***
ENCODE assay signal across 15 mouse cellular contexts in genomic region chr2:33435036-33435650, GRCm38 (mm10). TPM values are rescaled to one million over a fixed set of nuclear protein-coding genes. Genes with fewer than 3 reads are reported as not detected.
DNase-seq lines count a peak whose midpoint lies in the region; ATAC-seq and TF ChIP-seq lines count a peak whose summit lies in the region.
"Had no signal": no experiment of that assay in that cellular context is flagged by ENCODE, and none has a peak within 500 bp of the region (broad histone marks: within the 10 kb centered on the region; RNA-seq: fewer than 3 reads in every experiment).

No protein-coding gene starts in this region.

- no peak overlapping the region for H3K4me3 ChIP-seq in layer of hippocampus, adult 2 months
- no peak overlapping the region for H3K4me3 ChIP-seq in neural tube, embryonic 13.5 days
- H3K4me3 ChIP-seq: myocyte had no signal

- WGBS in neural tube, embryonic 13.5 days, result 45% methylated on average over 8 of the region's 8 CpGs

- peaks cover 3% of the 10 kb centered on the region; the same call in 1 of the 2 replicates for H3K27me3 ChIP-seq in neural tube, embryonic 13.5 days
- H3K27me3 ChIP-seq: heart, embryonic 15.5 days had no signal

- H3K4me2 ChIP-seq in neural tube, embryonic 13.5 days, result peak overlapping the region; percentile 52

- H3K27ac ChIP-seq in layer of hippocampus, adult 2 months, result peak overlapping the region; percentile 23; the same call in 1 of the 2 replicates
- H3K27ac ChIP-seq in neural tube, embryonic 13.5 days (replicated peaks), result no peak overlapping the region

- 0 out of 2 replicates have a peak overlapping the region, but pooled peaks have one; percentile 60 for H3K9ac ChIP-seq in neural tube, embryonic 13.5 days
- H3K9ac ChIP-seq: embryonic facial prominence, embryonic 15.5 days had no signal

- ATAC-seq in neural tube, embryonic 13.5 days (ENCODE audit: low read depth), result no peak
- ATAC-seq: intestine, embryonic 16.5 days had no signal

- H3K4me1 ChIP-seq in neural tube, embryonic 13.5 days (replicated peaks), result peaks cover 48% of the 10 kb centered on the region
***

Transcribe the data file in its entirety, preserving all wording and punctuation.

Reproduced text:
ENCODE assay signal across 15 mouse cellular contexts in genomic region chr2:33435036-33435650, GRCm38 (mm10). TPM values are rescaled to one million over a fixed set of nuclear protein-coding genes. Genes with fewer than 3 reads are reported as not detected.
DNase-seq lines count a peak whose midpoint lies in the region; ATAC-seq and TF ChIP-seq lines count a peak whose summit lies in the region.
"Had no signal": no experiment of that assay in that cellular context is flagged by ENCODE, and none has a peak within 500 bp of the region (broad histone marks: within the 10 kb centered on the region; RNA-seq: fewer than 3 reads in every experiment).

No protein-coding gene starts in this region.

- no peak overlapping the region for H3K4me3 ChIP-seq in layer of hippocampus, adult 2 months
- no peak overlapping the region for H3K4me3 ChIP-seq in neural tube, embryonic 13.5 days
- H3K4me3 ChIP-seq: myocyte had no signal

- WGBS in neural tube, embryonic 13.5 days, result 45% methylated on average over 8 of the region's 8 CpGs

- peaks cover 3% of the 10 kb centered on the region; the same call in 1 of the 2 replicates for H3K27me3 ChIP-seq in neural tube, embryonic 13.5 days
- H3K27me3 ChIP-seq: heart, embryonic 15.5 days had no signal

- H3K4me2 ChIP-seq in neural tube, embryonic 13.5 days, result peak overlapping the region; percentile 52

- H3K27ac ChIP-seq in layer of hippocampus, adult 2 months, result peak overlapping the region; percentile 23; the same call in 1 of the 2 replicates
- H3K27ac ChIP-seq in neural tube, embryonic 13.5 days (replicated peaks), result no peak overlapping the region

- 0 out of 2 replicates have a peak overlapping the region, but pooled peaks have one; percentile 60 for H3K9ac ChIP-seq in neural tube, embryonic 13.5 days
- H3K9ac ChIP-seq: embryonic facial prominence, embryonic 15.5 days had no signal

- ATAC-seq in neural tube, embryonic 13.5 days (ENCODE audit: low read depth), result no peak
- ATAC-seq: intestine, embryonic 16.5 days had no signal

- H3K4me1 ChIP-seq in neural tube, embryonic 13.5 days (replicated peaks), result peaks cover 48% of the 10 kb centered on the region